Partner Center Find a Broker

The Canadian dollar clawed back most of its losses against the greenback on Monday, as oil rose and investors braced for top-tier domestic data and a U.S. Federal Reserve interest rate decision later in the week. The loonie has fallen nearly 6 percent since notching a two-year high at C$1.2063 in September, pressured by a more dovish tone from the Bank of Canada.

The central bank, which raised interest rates in July and September, left its policy rate at 1 percent last week and cooled expectations for another hike this year. But the currency has found some support after hitting on
Friday a more than three-month low at C$1.2916. “What’s holding the Canadian dollar in check here right now are commodities,” said Jeff Scott, senior currency strategist at OFX.

U.S. crude futures closed at a peak not seen since February, settling 0.5 percent higher at $54.15 a barrel, on expectations that Organization of the Petroleum Exporting Countries-led production cuts would be extended beyond March. Oil is one of Canada’s major exports.

A dearth of fundamental drivers until later in the week is also helping the loonie stabilize, Scott said. Canada’s gross domestic product data for August is set for release on Tuesday, while the October employment report and trade data for September are due on Friday. The U.S. Federal Reserve will make an interest rate decision on Wednesday.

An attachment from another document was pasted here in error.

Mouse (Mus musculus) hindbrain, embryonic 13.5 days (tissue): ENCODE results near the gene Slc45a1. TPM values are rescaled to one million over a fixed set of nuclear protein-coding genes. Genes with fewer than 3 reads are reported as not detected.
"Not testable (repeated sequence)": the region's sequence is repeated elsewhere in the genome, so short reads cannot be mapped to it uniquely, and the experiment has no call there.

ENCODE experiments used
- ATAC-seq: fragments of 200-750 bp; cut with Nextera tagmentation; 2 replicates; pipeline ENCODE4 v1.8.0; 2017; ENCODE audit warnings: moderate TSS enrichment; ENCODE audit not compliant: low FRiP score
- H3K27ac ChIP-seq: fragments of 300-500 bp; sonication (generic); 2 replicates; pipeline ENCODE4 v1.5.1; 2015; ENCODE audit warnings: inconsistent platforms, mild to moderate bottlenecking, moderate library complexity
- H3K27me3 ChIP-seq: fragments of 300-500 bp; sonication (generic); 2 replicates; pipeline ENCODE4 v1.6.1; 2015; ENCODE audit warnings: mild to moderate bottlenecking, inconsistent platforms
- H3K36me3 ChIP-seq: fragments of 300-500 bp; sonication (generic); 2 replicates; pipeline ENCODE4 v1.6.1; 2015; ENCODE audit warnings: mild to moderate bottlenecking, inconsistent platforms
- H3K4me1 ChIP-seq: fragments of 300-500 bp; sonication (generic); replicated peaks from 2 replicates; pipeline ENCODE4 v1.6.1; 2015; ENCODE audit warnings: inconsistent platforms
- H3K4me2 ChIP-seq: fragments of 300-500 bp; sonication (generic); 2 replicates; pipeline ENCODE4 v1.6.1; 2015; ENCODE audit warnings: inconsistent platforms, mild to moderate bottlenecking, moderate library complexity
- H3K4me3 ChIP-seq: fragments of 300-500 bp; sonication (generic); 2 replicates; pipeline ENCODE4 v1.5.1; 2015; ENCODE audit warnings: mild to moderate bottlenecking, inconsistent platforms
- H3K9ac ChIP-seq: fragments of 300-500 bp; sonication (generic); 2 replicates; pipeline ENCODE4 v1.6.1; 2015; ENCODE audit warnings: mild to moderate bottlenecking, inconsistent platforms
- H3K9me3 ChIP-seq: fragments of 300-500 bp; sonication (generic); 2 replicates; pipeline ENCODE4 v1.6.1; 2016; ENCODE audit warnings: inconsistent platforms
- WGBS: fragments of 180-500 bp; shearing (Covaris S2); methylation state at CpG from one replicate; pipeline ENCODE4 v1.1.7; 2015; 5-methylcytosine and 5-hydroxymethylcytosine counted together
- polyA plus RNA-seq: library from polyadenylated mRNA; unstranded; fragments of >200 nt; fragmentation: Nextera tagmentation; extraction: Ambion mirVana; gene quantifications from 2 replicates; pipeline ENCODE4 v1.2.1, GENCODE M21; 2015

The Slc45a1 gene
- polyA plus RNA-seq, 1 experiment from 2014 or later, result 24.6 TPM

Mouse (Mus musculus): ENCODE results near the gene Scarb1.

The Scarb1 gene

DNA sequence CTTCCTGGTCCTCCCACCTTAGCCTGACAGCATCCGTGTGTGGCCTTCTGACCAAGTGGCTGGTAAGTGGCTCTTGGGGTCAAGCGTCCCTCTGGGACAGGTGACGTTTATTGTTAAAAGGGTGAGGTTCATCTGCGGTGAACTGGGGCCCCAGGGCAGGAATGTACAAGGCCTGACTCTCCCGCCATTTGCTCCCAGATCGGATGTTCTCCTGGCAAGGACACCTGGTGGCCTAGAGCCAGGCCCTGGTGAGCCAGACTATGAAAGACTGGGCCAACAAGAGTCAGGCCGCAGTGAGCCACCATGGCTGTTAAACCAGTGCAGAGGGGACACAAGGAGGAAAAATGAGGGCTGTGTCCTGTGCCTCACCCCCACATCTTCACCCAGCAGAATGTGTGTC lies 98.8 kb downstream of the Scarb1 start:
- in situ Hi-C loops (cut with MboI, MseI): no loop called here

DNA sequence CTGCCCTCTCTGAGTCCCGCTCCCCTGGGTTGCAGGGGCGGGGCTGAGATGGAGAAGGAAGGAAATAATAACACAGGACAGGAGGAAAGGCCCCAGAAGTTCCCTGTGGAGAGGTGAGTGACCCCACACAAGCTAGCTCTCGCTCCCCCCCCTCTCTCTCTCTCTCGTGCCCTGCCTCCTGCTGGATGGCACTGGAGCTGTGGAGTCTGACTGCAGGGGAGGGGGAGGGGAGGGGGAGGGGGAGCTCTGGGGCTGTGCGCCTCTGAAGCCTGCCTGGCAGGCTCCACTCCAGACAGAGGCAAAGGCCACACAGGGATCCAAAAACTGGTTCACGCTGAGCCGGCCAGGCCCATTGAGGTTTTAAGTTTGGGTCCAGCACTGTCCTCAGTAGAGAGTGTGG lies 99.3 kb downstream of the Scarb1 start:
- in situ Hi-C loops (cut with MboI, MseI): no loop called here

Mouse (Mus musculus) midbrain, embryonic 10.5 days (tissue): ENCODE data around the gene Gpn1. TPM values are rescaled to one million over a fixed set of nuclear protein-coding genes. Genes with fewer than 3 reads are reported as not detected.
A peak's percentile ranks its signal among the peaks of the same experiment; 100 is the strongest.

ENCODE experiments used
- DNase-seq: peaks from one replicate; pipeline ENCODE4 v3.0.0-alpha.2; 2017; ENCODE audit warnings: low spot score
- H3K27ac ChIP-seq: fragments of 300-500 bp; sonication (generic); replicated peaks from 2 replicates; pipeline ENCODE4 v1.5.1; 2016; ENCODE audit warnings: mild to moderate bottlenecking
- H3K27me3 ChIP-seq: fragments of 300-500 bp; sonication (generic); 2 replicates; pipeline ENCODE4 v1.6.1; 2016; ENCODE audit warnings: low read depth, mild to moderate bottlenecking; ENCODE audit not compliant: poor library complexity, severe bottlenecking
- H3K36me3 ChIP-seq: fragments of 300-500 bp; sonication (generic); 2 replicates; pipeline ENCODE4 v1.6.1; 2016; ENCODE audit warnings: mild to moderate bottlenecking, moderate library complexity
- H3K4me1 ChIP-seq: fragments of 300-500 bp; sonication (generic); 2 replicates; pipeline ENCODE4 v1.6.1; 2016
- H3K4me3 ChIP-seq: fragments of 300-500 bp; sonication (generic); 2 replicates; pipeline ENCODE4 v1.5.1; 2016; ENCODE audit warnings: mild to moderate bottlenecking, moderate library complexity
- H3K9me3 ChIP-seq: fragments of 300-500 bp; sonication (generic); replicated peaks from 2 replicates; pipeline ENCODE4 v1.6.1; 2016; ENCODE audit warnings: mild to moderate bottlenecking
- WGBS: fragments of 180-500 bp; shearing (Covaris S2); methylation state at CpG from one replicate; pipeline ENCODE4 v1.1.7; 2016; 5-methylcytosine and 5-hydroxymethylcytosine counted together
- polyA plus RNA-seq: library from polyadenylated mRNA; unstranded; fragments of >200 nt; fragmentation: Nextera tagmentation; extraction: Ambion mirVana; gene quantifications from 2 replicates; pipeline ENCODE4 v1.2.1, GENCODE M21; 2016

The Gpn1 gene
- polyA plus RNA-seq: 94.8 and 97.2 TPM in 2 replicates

At 4 p.m. ET (2000 GMT), the Canadian dollar was trading at C$1.2822 to the greenback, or 77.99 U.S. cents, down 0.1 percent. It traded in a range of C$1.2812 to C$1.2861.

Negotiations over a deal to update the North American Free Trade Agreement have included some “troubling proposals” from the United States, Canadian Foreign Minister Chrystia Freeland said. The U.S. dollar fell against a basket of major currencies as investors grew cautious on news that President Donald Trump’s former campaign manager faces charges of conspiracy against the United States.

Canadian government bond prices were higher across a flatter yield curve in sympathy with U.S. Treasuries, as investors weighed news reports indicating that Trump is likely to appoint Fed Governor Jerome Powell, who is viewed as more dovish than other contenders, as head of the Fed.

The two-year rose 4 Canadian cents to yield 1.405 percent and the 10-year climbed 26 Canadian cents to yield 1.956 percent, its lowest since Sept. 8.